Seligson said that traditional observance is a way to combat divisiveness. “Through the rituals of Tisha B’Av, through reading Eichah and fasting and coming together as a community and mourning, it’s an opportunity to take stock of where we are and ensure that we’re a people that are looking after one another and loving one another.”

At Sunday’s “Mitzvah Market” at the synagogue, as part of the Highland Park community pulling together in the wake of the shooting, children will be able to write notes to seniors, draw get well cards to be delivered to hospitals and bake challah and cookies for first responders. 

Teaching the importance of compromise during trying times is essential to Rabbi Ben Kean of  Congregation Beth Abraham-Jacob, an Orthodox synagogue in Albany, N.Y. He told eJP that he teaches congregants to follow the model of Rabban Yohanan Ben Zakkai who, during the siege of Jerusalem, “accepted that the Temple was being destroyed and decided to move on to a new model for how to sustain Judaism.” According to rabbinic sources, he escaped the city in a coffin and then negotiated with the Romans to ensure Judaism could continue to be practiced, Kean said, “albeit in a slightly moderated form.”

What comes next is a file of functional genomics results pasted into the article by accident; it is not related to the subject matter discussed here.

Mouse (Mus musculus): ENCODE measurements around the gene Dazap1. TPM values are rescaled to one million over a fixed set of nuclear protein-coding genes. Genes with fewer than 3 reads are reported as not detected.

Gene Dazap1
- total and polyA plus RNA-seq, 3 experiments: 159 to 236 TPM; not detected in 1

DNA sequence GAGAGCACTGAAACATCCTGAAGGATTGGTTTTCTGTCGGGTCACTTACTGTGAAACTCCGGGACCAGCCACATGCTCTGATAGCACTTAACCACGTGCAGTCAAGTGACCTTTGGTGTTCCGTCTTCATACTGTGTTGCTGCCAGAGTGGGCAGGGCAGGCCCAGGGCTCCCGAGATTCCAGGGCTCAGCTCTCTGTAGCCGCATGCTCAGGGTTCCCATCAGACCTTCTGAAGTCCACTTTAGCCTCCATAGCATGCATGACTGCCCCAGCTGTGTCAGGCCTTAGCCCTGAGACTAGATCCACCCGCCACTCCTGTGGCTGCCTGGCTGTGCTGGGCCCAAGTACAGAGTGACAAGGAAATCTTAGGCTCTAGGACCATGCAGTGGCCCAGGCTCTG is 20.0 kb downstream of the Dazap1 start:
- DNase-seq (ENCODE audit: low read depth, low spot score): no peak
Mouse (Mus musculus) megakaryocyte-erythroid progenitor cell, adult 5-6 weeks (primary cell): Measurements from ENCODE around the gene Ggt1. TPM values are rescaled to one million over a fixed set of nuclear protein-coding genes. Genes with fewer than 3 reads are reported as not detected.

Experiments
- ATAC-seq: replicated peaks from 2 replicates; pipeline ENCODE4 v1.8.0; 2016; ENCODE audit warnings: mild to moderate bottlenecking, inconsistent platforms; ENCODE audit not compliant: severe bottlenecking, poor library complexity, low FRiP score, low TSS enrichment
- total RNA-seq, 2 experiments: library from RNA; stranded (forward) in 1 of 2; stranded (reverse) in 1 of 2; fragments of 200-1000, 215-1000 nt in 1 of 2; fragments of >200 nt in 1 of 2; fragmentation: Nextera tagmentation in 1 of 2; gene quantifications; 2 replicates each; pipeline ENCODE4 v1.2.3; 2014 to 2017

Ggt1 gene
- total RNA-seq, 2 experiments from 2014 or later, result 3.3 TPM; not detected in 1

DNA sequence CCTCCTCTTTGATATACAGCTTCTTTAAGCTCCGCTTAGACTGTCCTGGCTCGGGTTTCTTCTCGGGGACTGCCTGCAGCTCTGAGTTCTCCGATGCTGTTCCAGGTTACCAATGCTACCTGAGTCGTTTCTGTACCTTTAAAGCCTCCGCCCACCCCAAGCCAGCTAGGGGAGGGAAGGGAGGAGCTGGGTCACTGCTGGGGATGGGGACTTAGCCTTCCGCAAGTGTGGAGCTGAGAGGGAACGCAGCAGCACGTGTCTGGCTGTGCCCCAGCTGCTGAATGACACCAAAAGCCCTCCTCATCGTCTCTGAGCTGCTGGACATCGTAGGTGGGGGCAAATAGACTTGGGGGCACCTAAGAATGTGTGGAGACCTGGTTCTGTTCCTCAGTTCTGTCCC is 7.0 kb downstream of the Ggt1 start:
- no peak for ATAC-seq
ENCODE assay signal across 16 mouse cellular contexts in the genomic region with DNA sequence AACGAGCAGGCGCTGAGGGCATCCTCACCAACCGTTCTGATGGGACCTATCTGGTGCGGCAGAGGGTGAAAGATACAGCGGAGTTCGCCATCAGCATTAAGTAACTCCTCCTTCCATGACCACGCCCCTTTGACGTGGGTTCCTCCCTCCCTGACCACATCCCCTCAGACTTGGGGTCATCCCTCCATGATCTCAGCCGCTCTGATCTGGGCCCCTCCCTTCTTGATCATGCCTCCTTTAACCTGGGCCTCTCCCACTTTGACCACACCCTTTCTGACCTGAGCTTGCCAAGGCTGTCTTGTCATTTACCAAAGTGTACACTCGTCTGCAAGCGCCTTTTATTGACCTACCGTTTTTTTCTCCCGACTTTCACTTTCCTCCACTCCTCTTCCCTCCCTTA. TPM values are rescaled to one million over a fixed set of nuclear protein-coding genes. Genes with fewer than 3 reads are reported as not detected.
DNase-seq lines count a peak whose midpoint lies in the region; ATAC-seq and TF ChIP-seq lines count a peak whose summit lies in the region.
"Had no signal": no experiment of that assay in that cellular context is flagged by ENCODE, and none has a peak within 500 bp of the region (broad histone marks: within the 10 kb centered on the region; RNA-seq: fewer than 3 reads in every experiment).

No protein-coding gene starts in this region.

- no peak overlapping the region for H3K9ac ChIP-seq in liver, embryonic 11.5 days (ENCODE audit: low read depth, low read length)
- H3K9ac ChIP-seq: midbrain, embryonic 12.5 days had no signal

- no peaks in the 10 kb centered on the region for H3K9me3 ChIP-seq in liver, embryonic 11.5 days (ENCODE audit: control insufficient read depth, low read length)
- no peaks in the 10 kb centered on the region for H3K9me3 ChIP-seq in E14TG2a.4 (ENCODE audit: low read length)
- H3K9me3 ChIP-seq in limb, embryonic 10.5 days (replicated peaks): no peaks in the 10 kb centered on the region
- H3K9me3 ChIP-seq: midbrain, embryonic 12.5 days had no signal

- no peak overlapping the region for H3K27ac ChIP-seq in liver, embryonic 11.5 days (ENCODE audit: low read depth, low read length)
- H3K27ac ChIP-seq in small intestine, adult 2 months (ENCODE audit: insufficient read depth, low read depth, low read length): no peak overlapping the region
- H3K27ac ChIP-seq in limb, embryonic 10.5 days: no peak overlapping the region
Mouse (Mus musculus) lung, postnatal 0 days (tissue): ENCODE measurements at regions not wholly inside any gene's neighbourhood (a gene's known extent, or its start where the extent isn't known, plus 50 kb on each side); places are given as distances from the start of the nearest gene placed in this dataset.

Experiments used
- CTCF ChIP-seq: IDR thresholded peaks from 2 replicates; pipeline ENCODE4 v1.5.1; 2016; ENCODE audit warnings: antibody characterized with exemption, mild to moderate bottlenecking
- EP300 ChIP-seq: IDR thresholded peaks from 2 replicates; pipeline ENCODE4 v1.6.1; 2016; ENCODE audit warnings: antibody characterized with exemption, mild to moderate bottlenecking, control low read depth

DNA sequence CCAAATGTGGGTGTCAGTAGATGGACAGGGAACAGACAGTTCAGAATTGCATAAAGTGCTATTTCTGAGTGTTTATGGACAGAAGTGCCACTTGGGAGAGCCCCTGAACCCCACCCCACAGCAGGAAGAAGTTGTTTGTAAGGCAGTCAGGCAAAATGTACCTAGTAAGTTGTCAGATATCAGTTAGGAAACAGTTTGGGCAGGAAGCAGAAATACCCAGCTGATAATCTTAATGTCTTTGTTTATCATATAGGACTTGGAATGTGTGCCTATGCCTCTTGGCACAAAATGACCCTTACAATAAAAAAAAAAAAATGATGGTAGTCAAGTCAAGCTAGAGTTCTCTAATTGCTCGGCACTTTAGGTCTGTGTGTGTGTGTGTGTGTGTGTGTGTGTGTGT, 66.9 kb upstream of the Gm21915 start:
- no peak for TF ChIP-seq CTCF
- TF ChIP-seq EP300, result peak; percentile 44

Kean said that “political zealots were the ones who were really making lives miserable for the Jews living in Jerusalem.” According to traditional accounts, they burned down the community’s food supply and “wouldn’t allow people to leave the city because they wanted everyone to stay and fight until the last man standing, even though it was clearly a losing project.” The message he hopes to spread this year is that these zealots took a “zero-sum approach” that modern Jews should avoid. 

“When we take that approach, and it’s win at all costs, even if it means destroying everything around us, it’s not one that sets us up for success and for future thriving,” he said. “Sometimes what we need to do in order to survive includes compromises, including with people that you might think are impossible to compromise with.”